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Beverly Hills, California, United States
Eli Kantor is a labor, employment and immigration law attorney. He has been practicing labor, employment and immigration law for more than 36 years. He has been featured in articles about labor, employment and immigration law in the L.A. Times, Business Week.com and Daily Variety. He is a regular columnist for the Daily Journal. Telephone (310)274-8216; eli@elikantorlaw.com. For more information, visit beverlyhillsimmigrationlaw.com and and beverlyhillsemploymentlaw.com


Tuesday, October 27, 2015

Honduras man released from custody after charges of racial profiling by local police

Los Angeles Times (California)
By Joseph Tanfani
October 26, 2015

A Honduras man arrested by Louisiana police in what one government lawyer said was a case of racial profiling has been released by immigration officers.

Gustavo Barahona-Sanchez, who is in the U.S. illegally, was released from LaSalle Detention Facility by Immigration and Customs Enforcement late Friday, according to agency spokesman Bryan D. Cox. He must report to immigration authorities and still may face removal, Cox said.

Barahona-Sanchez, 29, who has two children who are U.S. citizens, was arrested along with another man in May in New Llano, La., as he was standing in a motel parking lot waiting with other Latinos for a ride to his construction job. Neither man was charged, but police contacted Border Patrol, and they were detained on immigration violations. The other man arrested that day, Jose Adan Fugon-Cano, was flown back to Honduras on Tuesday.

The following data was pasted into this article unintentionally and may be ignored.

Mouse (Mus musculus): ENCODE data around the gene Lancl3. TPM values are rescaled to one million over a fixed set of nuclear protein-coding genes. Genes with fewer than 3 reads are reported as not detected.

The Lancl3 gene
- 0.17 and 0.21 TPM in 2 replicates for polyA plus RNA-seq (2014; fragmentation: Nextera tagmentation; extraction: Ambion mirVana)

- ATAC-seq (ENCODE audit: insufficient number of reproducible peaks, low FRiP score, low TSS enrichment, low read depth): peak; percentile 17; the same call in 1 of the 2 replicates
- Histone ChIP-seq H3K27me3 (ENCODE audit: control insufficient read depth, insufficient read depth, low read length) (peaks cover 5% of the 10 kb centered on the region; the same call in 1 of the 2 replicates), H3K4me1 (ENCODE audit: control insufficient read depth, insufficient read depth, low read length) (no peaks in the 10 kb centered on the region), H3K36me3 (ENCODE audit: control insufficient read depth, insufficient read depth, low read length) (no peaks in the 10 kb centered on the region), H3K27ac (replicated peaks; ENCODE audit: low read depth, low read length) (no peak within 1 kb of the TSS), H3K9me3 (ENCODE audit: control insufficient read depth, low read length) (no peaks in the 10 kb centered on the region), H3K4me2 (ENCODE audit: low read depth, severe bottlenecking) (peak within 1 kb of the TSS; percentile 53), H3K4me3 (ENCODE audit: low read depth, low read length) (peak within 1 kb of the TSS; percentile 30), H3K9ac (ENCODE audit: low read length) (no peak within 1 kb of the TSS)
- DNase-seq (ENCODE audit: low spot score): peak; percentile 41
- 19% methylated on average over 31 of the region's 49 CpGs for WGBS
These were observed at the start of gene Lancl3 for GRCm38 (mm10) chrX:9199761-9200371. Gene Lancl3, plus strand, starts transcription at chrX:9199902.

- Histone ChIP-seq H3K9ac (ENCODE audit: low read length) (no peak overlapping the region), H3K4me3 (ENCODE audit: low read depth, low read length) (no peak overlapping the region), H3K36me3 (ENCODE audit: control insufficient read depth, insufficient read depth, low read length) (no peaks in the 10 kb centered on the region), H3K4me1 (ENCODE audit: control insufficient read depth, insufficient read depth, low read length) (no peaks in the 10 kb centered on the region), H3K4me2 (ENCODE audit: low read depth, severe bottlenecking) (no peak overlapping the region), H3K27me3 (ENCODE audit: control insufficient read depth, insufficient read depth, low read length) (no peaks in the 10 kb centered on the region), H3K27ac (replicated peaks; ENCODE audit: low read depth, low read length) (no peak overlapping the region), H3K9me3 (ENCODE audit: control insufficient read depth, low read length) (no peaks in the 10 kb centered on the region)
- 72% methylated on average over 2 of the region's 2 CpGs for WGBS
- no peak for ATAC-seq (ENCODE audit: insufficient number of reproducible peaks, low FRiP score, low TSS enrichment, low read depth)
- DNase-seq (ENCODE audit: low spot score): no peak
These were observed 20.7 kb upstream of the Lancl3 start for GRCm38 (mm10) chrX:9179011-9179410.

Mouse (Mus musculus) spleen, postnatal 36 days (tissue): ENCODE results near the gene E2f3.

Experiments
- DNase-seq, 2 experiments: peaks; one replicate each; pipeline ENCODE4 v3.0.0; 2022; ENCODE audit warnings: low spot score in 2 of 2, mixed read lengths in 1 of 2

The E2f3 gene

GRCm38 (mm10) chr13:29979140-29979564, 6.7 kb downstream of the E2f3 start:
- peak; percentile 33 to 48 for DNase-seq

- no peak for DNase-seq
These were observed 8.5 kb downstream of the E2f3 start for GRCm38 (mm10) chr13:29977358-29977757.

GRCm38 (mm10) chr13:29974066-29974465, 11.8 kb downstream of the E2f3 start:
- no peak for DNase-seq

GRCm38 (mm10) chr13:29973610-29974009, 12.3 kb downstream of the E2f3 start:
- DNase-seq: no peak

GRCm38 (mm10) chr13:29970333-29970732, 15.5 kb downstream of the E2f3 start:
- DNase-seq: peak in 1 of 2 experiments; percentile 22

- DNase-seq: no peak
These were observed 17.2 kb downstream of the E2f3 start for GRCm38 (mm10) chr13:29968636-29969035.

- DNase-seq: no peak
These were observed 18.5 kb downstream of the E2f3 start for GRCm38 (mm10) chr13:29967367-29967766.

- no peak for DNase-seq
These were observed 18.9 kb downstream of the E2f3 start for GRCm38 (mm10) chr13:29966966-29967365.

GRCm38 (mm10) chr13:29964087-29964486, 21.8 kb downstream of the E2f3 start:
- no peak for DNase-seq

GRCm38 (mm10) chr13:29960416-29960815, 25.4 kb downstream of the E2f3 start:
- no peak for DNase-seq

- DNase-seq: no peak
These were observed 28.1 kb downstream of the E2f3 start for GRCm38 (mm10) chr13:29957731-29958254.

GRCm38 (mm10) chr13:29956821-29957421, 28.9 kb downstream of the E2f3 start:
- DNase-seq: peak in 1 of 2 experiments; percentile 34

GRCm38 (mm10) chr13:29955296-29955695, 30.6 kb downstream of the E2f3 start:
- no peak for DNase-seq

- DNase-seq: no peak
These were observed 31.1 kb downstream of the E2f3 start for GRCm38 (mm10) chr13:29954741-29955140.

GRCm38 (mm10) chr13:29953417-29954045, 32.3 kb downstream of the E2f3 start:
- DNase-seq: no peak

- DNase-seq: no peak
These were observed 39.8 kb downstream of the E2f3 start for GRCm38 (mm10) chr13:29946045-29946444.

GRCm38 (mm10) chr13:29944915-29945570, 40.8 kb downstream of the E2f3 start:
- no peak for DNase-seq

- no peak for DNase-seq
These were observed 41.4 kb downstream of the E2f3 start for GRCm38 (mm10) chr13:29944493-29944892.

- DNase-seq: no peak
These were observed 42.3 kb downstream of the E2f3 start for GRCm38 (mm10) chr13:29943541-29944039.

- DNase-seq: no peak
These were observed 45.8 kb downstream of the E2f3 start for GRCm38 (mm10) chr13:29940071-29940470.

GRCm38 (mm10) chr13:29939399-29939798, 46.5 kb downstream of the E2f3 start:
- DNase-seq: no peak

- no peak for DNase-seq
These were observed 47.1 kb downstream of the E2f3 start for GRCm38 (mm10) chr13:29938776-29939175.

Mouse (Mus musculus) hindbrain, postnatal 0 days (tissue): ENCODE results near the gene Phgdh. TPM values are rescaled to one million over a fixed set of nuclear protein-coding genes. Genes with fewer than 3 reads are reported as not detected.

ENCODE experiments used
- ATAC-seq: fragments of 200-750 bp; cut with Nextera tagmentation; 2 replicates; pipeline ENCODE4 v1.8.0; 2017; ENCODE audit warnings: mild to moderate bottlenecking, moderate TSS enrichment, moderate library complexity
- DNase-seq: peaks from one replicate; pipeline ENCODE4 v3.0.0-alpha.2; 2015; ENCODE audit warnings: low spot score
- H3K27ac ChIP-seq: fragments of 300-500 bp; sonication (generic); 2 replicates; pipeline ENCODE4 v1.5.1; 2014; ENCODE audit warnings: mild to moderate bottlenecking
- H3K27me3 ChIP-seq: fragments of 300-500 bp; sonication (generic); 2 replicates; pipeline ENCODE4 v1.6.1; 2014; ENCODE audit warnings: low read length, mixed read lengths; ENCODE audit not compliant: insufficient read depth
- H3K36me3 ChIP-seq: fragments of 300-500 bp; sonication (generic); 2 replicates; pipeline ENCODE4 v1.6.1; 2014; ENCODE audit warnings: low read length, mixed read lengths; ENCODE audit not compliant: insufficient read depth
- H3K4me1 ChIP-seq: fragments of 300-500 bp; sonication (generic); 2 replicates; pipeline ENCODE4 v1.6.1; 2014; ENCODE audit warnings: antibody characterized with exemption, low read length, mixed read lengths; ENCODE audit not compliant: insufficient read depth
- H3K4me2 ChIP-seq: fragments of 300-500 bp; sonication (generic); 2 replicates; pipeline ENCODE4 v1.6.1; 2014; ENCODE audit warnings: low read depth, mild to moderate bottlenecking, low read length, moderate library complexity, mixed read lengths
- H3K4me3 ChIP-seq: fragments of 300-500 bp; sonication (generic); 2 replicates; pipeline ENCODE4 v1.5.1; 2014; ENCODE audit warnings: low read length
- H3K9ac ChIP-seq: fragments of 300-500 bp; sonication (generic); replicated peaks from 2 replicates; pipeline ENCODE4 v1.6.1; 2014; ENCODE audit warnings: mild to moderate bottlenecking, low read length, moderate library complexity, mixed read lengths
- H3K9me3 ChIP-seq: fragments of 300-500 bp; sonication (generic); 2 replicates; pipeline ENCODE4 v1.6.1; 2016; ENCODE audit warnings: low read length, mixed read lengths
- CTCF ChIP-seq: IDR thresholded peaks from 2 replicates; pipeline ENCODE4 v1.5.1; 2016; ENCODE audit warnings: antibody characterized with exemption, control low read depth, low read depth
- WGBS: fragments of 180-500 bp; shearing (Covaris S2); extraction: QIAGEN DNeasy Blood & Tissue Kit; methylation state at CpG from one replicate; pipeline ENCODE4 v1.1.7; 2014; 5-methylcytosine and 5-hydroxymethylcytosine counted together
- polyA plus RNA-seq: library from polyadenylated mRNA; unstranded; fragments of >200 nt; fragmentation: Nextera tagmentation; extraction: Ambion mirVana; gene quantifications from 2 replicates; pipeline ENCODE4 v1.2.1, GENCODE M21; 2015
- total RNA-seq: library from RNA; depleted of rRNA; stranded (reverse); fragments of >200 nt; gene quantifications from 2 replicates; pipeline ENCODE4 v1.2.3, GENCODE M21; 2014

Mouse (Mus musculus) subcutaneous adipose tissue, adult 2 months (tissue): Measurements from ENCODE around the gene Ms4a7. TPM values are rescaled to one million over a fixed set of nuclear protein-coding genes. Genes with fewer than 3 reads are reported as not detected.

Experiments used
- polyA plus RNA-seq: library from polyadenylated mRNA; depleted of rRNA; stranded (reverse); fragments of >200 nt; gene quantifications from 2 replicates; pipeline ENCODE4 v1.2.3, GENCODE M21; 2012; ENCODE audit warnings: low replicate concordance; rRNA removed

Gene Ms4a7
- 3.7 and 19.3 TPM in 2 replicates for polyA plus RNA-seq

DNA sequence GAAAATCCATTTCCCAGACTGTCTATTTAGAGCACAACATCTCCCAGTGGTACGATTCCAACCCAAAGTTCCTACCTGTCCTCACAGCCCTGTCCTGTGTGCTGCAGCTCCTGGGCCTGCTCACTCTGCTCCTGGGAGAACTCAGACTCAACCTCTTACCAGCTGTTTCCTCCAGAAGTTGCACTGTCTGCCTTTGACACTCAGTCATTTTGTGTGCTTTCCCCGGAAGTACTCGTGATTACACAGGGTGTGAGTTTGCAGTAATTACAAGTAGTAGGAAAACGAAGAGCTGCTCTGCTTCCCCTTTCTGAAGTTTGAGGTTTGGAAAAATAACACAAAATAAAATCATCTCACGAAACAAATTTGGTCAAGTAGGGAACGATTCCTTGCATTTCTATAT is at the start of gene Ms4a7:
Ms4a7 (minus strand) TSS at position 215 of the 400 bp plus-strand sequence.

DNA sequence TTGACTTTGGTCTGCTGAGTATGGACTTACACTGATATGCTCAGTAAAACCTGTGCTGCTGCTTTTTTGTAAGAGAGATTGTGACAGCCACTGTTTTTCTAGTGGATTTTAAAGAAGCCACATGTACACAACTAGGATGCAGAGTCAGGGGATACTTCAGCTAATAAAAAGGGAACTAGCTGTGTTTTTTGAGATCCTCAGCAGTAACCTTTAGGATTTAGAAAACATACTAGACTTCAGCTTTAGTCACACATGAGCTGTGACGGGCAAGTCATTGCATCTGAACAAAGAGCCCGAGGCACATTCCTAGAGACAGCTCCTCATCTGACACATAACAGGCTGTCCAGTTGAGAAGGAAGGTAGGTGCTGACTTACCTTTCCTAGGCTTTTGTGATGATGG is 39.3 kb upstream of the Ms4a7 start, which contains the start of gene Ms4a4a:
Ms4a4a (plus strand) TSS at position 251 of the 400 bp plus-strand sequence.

Their cases became a focal point for immigration advocates after the Los Angeles Times reported that an attorney in the Department of Homeland Security had found that the two men were subjected to racial profiling. In an email that was inadvertently sent to lawyers for the men, Megan H. Mack, head of the civil rights office in Homeland Security, said they should be released from custody because they never should have been arrested in the first place. She wrote they apparently were targeted for an immigration status check solely because they looked Latino.

“It is imperative that the Department … work to avoid becoming a conduit, or an incentive, for improper profiling by local law enforcement,” Mack wrote, in a Sept. 21 email to ICE Director Sarah Saldaña.

She said neither man presented a security threat, and said an arrest based on ethnic appearance is not a proper basis for a deportation.

Mack’s email did not sway Saldaña; the men were cleared for removal. Cox said that both men met the agency’s new priorities for deportation because both had been removed from the country before. Neither had any criminal convictions.

Jolene Elberth, an organizer with the Congress of Day Laborers in New Orleans, an advocacy group involved in the case, said she was told that Barahona-Sanchez has been given a six-month stay of removal. But that stay could be revoked at any time, she said, calling on the agency to end its enforcement action against Barahona-Sanchez and to allow Fugon-Cano back into the country.

“Changes need to be made within the Department of Homeland Security to ensure that ICE cuts ties with local law enforcement agencies found to practice biased policing,” Elberth wrote in an email.

For more information, go to:  www.beverlyhillsimmigrationlaw.com

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